Sentry Duty

 You feel an intruder through the soles of your boots long before you see one. Headlamps pierce the murk and a rotting, frankensteined locomotive bellows through the station. They come from some way up country where the icebreakers still beach. By regulation, I must watch every nameless carriage and each barricaded window pass. The safety on my rifle switched off. 

 At all hours of the day they haul their mile-long corteges through our town with no mind to stop. But on some rare occasions there’s an obstruction. One by necessity will creep in slow and announce its halt in a dull metallic crash. Me and the other boys must prowl up and down either side like foxes hunting for gaps in a chicken run. The only thing on our minds the one order for which we’re paid.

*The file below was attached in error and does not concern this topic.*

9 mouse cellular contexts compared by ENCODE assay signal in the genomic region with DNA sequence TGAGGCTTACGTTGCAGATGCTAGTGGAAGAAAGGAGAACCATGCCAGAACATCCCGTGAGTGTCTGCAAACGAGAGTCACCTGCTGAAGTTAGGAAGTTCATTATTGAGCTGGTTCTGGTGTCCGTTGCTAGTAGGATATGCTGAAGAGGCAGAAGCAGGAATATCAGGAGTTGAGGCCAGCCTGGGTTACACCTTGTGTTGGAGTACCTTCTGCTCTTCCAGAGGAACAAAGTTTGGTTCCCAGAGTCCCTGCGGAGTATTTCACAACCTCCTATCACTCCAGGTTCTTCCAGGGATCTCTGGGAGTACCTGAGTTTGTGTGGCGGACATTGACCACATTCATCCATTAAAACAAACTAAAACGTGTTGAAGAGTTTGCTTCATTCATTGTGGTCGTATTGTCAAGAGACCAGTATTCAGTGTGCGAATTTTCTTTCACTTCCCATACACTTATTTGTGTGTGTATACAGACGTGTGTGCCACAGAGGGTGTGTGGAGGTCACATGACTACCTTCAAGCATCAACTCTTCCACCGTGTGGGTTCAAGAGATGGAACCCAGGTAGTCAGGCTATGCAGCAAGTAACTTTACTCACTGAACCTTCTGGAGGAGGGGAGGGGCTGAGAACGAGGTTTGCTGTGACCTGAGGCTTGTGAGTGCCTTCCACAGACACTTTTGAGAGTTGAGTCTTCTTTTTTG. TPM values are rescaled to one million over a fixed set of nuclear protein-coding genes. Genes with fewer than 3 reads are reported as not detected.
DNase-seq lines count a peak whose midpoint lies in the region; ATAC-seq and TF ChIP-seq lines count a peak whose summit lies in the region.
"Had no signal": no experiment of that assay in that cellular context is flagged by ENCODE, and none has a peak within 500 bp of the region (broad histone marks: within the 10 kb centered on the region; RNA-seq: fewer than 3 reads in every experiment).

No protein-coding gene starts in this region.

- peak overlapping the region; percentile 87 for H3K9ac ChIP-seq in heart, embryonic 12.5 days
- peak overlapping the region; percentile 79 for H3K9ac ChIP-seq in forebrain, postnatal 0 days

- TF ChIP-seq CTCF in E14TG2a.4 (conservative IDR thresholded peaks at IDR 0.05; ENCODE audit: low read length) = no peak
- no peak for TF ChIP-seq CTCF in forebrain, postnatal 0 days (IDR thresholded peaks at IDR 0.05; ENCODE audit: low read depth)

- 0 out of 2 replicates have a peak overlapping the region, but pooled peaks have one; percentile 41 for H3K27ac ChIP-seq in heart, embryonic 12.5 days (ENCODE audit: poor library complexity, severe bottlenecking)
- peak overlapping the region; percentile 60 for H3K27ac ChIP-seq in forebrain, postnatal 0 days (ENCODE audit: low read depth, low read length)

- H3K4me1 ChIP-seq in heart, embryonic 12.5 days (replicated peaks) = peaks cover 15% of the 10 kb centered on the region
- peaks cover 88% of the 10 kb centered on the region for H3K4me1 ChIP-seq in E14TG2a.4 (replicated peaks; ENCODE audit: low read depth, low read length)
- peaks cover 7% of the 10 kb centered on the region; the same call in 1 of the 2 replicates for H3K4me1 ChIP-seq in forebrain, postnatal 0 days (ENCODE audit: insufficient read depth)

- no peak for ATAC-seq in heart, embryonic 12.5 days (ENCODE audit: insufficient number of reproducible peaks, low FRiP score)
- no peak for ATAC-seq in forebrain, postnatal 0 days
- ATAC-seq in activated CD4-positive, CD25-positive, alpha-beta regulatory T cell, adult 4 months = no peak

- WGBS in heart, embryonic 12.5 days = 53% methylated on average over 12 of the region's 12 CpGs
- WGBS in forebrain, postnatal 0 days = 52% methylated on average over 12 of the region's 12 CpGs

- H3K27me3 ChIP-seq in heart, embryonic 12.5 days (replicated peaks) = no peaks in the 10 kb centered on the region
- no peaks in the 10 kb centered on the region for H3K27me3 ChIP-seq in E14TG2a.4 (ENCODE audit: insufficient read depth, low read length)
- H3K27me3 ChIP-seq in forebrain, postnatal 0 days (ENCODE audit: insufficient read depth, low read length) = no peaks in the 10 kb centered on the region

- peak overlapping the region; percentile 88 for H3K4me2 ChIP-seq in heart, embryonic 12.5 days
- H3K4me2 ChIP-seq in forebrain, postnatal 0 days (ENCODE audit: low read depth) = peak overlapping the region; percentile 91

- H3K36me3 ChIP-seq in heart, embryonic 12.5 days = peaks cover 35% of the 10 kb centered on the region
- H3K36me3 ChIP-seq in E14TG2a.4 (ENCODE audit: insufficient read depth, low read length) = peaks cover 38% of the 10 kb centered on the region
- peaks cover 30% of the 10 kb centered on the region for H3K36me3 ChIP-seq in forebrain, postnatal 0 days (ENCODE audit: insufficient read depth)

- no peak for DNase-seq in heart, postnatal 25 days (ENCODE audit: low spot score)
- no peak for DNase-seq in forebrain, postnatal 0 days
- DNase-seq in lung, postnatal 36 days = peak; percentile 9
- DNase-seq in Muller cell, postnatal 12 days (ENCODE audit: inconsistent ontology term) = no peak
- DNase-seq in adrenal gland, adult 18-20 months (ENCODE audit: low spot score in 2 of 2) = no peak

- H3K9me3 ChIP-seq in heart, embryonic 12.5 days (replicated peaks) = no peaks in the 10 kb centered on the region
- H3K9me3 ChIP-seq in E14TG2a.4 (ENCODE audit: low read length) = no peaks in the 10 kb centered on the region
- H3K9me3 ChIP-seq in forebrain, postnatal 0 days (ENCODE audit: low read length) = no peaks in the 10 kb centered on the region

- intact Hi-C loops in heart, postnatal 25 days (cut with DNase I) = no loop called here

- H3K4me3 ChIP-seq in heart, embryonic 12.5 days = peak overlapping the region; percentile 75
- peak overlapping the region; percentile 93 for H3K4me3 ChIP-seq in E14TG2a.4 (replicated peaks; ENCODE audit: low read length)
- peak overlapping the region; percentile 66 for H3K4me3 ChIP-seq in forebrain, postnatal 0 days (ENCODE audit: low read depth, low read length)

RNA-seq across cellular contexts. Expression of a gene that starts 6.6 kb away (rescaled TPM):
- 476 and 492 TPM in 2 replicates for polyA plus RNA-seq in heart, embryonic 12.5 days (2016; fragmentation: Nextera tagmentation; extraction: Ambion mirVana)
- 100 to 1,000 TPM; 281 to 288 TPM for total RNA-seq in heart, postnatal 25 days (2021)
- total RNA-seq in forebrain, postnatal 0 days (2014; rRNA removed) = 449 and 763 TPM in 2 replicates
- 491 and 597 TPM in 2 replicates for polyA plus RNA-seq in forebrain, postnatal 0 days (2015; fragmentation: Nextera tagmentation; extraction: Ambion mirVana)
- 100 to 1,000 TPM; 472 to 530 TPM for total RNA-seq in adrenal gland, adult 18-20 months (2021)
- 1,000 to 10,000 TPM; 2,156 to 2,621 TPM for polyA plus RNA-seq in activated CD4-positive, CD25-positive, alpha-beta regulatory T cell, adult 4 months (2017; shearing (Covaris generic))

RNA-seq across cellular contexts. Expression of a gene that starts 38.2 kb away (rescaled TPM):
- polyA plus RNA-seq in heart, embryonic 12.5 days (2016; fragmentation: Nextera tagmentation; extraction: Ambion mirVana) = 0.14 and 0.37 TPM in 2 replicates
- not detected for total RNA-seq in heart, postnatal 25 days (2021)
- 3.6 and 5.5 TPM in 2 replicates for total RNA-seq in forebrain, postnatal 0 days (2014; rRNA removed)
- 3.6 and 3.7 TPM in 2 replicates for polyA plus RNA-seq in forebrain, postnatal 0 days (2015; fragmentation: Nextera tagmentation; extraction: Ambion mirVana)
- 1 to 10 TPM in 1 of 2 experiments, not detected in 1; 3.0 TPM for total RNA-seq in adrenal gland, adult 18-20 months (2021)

Shoot anything that tries to get out.

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